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Inner edge detecting

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Hi,

 

I am not that good of a shader programming. Still experimenting. Currently i am going with unity engine and practicing cg programming. I am trying to create a shader that will detect both inner and outer edges and outline them. So far i tried to fix the front face of my object and extended the vertices that are not visible. That worked for some basic shapes but not complex ones. I tried detecting the outer edges using some common sense that dot product of normal and view direction of a vertex will be 0. But I do no know how to set the outline there. How to create an extra thick line following the edges. And how can i detect the pixel changes inside the objects to detect the inner edges ? 

Thanks in advance

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Not sure I understand, are you after cel shading ?

Anything more complicated probably needs a custom vertex and/or a geometry shader to grant your pixel shader enough information (triangle adjacency, inner edge tagging).

A screenshot or mockup drawing might help wink.png

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Not sure I understand, are you after cel shading ?Anything more complicated probably needs a custom vertex and/or a geometry shader to grant your pixel shader enough information (triangle adjacency, inner edge tagging).A screenshot or mockup drawing might help :wink:


Yes. That's exactly what I am after. I'll read through the article u provided.

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I just had a closer look at that XNA article. It actually uses the edge detection approach. There are others, and now that you have the name you can search better (AFAIK cel shading also means color quantization, not just edge enhance). The wikipedia entry lists the one I had in mind: Not a post process approach but a two pass with some culling trick.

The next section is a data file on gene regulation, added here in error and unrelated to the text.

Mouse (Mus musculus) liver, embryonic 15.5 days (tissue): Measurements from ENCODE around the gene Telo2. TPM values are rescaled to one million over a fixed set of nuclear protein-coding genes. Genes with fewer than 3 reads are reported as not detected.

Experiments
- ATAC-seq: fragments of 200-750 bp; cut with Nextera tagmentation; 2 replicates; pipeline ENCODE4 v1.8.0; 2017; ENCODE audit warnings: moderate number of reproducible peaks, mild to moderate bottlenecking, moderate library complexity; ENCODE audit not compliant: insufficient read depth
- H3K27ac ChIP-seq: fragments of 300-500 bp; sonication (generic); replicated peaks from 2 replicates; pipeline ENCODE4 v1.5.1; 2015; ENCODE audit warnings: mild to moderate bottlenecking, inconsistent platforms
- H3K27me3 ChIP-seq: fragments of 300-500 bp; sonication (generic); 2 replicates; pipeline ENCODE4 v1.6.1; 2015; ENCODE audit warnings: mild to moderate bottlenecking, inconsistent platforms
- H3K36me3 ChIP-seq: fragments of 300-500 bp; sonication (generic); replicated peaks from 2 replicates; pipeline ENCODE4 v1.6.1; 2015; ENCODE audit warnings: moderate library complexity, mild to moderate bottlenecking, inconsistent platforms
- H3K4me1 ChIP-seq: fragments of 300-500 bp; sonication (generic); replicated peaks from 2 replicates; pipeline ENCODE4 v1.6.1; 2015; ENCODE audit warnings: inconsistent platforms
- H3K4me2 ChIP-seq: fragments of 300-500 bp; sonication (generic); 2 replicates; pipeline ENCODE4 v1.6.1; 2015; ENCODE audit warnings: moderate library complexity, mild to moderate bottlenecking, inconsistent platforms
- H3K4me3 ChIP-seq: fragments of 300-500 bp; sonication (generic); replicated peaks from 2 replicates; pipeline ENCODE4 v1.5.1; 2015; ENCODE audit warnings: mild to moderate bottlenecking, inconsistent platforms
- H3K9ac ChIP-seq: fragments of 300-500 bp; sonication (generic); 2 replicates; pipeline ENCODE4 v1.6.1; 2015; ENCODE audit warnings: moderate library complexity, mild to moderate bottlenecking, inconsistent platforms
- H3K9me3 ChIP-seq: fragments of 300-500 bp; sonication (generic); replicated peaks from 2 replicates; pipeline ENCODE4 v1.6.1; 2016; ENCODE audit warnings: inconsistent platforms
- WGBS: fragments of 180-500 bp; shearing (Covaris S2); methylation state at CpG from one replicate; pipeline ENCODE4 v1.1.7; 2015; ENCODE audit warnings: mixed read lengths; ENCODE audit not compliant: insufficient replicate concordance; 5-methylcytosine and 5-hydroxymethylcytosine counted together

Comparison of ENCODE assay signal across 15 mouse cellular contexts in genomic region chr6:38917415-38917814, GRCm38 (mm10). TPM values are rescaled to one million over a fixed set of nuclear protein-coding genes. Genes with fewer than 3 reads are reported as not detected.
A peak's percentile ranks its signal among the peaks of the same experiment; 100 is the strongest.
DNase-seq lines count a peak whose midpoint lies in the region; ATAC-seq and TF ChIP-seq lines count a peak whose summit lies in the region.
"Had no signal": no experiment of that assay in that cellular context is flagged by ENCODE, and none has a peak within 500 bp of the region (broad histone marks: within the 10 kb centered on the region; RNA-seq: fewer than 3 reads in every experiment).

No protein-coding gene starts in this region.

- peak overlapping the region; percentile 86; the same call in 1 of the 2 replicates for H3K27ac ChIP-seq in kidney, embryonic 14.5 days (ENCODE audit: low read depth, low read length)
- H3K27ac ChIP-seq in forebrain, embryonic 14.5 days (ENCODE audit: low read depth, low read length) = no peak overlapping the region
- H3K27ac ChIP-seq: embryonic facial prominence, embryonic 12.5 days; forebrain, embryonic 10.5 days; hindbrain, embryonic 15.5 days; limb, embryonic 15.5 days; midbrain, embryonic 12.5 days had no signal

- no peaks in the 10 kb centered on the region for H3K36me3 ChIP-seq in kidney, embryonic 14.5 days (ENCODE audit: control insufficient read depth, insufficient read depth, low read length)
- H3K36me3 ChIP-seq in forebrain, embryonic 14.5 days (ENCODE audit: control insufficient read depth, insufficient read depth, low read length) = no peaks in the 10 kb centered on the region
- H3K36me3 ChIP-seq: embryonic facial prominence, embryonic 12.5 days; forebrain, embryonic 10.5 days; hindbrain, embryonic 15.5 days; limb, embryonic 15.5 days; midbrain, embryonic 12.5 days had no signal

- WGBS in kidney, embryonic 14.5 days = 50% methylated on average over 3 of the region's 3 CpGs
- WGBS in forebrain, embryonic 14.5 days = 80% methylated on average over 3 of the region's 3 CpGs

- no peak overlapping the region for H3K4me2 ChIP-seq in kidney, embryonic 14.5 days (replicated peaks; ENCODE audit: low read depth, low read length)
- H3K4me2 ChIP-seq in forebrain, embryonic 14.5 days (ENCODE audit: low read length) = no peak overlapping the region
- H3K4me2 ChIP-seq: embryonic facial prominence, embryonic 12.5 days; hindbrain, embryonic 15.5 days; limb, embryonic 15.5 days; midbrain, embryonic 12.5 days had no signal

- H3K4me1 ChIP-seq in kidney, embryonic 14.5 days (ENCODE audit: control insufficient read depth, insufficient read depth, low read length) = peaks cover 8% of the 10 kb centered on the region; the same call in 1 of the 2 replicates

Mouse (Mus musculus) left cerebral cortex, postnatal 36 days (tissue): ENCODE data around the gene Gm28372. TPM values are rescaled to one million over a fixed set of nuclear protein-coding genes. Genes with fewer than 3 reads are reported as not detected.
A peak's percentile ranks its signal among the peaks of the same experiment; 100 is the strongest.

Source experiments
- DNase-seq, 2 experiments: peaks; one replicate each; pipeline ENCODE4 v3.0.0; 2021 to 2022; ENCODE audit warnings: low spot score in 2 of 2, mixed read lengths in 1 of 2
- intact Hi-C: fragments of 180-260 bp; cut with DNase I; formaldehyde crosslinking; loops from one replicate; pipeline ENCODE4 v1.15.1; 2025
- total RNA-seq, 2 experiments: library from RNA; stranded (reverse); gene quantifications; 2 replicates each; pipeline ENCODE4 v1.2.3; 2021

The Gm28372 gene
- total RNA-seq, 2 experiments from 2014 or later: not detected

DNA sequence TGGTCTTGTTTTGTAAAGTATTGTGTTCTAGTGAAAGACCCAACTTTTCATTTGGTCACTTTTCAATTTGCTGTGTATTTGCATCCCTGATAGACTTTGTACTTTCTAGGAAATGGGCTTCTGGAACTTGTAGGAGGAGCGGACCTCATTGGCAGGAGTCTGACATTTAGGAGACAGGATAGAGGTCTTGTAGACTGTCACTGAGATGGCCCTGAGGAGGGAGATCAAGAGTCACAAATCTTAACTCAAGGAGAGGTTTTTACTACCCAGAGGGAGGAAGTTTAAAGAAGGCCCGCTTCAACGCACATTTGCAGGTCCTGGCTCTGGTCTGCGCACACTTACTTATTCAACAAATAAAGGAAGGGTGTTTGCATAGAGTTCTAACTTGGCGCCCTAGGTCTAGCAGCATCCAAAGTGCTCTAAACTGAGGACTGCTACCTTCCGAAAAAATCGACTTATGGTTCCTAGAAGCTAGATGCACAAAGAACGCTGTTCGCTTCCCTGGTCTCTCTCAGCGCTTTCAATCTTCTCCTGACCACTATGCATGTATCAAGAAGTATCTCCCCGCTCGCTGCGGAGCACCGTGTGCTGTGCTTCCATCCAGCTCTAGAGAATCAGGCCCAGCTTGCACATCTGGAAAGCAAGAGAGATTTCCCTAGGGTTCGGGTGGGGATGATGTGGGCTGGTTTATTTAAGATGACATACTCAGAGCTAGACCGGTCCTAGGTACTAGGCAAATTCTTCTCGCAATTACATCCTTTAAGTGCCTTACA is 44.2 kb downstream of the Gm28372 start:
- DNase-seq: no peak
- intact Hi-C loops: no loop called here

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A pretty effective and simple way can be analysing your depth buffer. Using a sobel filter is pretty common for that kind of operation. http://homepages.inf.ed.ac.uk/rbf/HIPR2/sobel.htm


I heard of it. I will try to get hang of the theory explained in your provided link.

 

That was just the first link I found on google. It's pretty simple in practice: sample your depth buffer for the point your are shading and the surrounding points, compute how much variance there is over the kernel, and this will tell you if you are on/close to an edge or not. You can then shade the point differently based on that. Kernel size will impact how wide your filter is. (though you can control the thickness in other, more performance friendly ways as well of course)

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